When I’m writing, it’s easy to be vocal with my thoughts and opinions, and even sprinkle in the occasional sass every few sentences. However, when I’m confronting my problems aloud, I suddenly shy into a shell of apologetically cliche and basic expressions.
But over the course of my 19 years, I’ve tried to speak up a little more about how I feel and what I want. Nearly every child has untamed amount of energy and electricity in their veins, and as they grow, their light diminishes to fit the completion of society.
In elementary school, I enjoyed being the center of attention and rocked a homemade dance routine every talent show (“These Boots Are Made For Walking” was easily the best). With this newfound spotlight, I was full of opinions and ideas.
In junior high, I was a new kid and my confidence quickly declined as I noticed how different I spoke/thought/behaved. The spotlight was something I no longer felt, or even needed at that point, because I wanted to hide in every shadow. My opinions and ideas remained bubbling at the surface, but I swallowed down every word before it escaped.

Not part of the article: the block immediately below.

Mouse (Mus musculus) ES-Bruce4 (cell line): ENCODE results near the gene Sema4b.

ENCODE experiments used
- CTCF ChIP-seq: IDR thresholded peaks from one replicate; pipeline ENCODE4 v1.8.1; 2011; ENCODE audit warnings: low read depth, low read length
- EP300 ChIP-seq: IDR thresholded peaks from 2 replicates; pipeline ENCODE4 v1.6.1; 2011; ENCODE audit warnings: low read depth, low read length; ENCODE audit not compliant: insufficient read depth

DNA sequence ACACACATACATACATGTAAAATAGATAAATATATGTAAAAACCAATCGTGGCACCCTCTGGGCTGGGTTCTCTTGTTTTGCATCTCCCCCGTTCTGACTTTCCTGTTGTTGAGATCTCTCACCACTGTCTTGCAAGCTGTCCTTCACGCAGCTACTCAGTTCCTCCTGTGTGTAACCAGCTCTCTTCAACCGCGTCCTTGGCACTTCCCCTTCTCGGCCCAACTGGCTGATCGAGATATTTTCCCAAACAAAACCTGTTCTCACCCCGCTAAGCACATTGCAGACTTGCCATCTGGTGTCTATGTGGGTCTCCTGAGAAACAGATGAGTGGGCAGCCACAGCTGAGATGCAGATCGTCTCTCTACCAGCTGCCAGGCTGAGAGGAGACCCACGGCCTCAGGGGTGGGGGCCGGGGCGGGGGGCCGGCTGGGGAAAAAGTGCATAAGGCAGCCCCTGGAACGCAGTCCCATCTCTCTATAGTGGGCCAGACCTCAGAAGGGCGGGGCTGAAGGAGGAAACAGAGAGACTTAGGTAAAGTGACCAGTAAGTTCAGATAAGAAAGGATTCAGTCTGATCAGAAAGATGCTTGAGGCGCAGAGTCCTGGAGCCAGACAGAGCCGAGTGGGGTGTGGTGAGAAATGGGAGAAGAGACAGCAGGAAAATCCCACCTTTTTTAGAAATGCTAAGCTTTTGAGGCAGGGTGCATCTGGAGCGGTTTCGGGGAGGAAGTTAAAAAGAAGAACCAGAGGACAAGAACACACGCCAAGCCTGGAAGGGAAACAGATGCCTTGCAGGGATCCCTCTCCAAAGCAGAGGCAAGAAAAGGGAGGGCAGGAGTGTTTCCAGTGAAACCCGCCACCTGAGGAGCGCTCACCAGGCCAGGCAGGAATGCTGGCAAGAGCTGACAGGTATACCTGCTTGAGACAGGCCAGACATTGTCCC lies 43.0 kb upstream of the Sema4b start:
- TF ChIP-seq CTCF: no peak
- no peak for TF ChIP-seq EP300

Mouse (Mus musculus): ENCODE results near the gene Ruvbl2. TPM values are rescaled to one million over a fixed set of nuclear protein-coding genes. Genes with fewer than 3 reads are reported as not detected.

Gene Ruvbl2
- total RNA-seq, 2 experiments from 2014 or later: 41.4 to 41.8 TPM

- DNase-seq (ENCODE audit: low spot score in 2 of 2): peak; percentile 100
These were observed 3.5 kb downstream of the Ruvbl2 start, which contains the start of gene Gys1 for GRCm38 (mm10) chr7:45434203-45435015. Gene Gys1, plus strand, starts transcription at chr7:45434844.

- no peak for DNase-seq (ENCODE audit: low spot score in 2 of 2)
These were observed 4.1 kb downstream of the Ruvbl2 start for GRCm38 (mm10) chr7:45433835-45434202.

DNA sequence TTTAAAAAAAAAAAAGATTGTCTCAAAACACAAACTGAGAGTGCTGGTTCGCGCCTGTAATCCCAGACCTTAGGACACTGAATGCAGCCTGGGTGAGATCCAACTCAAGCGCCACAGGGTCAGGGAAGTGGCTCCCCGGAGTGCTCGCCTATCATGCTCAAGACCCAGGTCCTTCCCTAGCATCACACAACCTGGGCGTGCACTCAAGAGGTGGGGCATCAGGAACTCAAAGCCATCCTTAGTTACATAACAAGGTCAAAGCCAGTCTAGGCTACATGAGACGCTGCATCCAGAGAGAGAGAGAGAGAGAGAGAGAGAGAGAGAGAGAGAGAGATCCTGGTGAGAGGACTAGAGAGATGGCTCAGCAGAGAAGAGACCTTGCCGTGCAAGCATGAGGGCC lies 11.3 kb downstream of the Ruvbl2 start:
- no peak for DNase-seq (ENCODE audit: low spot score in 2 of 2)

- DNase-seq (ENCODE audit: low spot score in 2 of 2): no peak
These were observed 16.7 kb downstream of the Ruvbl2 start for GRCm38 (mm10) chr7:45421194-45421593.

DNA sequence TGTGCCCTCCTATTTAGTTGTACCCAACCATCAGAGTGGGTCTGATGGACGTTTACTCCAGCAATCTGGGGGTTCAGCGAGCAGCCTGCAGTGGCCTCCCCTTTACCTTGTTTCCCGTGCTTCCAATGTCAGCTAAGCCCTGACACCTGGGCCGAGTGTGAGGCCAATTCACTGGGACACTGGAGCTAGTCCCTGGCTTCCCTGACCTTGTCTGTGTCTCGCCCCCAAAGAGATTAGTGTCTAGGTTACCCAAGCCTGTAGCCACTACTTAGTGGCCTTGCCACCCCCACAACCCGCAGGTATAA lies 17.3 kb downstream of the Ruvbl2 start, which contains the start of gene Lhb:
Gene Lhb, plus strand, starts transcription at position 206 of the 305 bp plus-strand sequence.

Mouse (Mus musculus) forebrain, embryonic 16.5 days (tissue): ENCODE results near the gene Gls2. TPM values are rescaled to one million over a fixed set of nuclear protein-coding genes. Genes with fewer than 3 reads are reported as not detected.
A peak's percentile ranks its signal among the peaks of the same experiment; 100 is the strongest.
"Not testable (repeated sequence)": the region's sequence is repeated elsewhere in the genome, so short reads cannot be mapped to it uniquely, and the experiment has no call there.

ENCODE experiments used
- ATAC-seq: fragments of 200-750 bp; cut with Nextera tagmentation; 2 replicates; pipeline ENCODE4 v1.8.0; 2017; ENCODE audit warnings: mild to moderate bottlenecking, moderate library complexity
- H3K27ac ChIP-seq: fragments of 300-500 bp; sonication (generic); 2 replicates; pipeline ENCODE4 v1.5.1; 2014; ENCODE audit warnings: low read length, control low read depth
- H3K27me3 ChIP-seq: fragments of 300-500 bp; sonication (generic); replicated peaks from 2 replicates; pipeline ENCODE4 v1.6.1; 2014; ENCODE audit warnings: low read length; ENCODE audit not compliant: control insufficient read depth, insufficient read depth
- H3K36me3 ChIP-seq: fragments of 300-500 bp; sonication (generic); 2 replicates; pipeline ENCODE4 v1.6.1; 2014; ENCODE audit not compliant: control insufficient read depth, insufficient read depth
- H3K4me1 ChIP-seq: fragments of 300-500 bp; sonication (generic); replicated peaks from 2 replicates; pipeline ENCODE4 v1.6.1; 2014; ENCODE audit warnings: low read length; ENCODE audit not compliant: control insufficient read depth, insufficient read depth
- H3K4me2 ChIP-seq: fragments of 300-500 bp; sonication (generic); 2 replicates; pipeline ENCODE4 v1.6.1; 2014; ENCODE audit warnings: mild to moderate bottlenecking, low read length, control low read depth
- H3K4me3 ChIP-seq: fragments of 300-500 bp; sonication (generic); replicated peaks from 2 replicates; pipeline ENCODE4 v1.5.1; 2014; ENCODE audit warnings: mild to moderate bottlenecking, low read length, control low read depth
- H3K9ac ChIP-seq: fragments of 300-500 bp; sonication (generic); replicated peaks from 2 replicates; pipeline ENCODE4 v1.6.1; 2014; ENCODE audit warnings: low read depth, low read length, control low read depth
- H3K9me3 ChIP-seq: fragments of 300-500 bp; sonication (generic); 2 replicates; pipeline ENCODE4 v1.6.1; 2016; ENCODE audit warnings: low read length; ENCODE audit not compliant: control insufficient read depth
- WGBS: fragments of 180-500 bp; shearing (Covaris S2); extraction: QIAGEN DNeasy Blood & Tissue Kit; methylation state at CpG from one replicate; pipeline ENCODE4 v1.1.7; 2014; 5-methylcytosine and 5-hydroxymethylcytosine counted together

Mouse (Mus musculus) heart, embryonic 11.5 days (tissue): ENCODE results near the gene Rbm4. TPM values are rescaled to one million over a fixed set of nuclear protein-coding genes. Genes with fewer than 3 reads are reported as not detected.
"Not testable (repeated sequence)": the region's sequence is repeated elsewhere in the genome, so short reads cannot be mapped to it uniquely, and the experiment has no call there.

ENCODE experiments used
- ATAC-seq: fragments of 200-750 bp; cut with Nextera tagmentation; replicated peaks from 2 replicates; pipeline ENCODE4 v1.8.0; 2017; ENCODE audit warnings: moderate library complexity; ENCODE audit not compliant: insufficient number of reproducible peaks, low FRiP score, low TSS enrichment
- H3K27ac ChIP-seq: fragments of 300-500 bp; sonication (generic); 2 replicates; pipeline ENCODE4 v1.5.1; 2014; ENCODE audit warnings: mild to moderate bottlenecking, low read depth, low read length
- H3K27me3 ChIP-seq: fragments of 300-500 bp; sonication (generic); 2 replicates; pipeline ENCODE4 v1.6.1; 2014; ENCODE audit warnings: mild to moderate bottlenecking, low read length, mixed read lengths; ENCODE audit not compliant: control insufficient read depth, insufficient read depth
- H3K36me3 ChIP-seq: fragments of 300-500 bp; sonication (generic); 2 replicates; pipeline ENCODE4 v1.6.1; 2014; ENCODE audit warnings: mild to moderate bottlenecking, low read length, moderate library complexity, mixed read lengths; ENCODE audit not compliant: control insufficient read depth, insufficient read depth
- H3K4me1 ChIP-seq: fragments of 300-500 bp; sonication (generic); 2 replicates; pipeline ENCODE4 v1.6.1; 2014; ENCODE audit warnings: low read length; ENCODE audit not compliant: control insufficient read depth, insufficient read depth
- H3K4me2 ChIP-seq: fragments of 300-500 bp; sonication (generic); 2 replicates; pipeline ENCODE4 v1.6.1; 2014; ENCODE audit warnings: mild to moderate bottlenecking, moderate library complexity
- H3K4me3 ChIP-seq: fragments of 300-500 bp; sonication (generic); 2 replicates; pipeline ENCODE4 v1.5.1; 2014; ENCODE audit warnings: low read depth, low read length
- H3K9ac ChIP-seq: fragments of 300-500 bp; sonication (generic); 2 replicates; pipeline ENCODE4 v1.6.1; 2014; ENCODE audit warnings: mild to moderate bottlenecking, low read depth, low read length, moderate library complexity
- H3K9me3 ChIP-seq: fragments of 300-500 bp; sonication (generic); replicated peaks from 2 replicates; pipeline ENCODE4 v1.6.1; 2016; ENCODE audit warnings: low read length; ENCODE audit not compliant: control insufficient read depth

In high school, I took a brave step from the shadows and turned on a flashlight until I found the path that I had strayed from, and I hightailed it out of bleak and somber place I had thought was my home.
But I now know the defintion of home, and it’s the place where you can speak your mind, share your dreams, and not be afraid to laugh out loud.
Today, I am in college. I am nowhere near the loud and outgoing little girl dancing on a stage in red sparkly cowboy boots, but I am also not afraid to communicate when I have something to say. Day after day I am more thankful for my ability to express myself over the keyboard, but my lesson of day three is: be boldly assertive when you have something on your mind. You only have so many opportunities to change the world, and if you don’t declare your wishes, you can’t expect a revolution in return.
Remember the person you were as a child, and make them proud today.
Forever the same,